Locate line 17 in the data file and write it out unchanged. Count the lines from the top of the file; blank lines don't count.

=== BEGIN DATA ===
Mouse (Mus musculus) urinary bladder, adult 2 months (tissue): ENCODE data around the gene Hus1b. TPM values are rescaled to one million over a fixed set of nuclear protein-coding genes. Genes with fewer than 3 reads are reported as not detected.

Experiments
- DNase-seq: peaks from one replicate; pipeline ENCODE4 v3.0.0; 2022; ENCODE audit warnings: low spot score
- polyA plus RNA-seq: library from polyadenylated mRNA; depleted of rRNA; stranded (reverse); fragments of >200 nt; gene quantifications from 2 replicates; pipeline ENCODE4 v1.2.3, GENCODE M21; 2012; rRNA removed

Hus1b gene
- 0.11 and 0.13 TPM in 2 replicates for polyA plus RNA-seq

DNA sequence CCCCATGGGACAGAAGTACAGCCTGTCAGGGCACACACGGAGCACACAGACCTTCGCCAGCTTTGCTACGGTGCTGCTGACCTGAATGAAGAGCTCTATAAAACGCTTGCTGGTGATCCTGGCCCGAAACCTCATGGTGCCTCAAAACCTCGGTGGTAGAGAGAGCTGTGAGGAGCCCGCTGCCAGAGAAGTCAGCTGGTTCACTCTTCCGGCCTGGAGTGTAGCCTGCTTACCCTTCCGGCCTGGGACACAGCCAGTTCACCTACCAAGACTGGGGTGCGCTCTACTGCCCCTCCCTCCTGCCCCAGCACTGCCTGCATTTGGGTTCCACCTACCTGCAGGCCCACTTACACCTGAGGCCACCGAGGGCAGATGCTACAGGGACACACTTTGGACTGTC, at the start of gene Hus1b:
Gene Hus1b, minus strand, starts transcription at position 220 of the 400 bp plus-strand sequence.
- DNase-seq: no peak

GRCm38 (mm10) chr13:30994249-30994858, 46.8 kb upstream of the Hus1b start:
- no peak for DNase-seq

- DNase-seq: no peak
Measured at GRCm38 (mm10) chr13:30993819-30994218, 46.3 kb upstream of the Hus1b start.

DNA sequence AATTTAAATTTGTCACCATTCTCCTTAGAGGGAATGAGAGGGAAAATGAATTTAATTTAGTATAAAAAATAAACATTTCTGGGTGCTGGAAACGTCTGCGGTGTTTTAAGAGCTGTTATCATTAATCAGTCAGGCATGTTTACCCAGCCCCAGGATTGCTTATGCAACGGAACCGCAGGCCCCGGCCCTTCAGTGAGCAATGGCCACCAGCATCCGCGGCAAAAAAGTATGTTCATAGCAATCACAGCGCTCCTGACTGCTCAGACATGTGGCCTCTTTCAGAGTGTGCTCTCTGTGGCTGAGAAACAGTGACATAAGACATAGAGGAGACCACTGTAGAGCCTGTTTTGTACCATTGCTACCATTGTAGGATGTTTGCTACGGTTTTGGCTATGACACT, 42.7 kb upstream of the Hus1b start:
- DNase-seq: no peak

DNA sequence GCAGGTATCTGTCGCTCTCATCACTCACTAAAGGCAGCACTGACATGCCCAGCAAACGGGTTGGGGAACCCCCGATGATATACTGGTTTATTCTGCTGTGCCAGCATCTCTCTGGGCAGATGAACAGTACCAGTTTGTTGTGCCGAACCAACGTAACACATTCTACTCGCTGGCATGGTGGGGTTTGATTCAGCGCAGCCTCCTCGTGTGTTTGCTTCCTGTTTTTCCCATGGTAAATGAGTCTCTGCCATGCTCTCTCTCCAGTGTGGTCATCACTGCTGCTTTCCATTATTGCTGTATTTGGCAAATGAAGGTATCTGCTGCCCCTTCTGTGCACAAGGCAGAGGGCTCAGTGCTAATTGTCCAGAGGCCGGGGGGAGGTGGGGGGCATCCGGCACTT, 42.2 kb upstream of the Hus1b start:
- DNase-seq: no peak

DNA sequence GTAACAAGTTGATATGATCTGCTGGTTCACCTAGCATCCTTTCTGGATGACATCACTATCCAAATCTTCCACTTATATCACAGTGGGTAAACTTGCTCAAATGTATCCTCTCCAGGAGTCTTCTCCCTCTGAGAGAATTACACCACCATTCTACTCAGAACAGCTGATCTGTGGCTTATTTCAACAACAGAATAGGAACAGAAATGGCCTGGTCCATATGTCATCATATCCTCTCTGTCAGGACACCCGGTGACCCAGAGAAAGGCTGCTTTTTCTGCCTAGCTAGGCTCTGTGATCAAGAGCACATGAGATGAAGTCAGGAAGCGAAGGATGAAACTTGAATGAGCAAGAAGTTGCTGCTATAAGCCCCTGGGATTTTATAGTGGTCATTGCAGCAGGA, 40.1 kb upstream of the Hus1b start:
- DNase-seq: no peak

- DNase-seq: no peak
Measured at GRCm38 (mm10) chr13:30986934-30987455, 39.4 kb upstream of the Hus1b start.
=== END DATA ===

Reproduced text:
- DNase-seq: no peak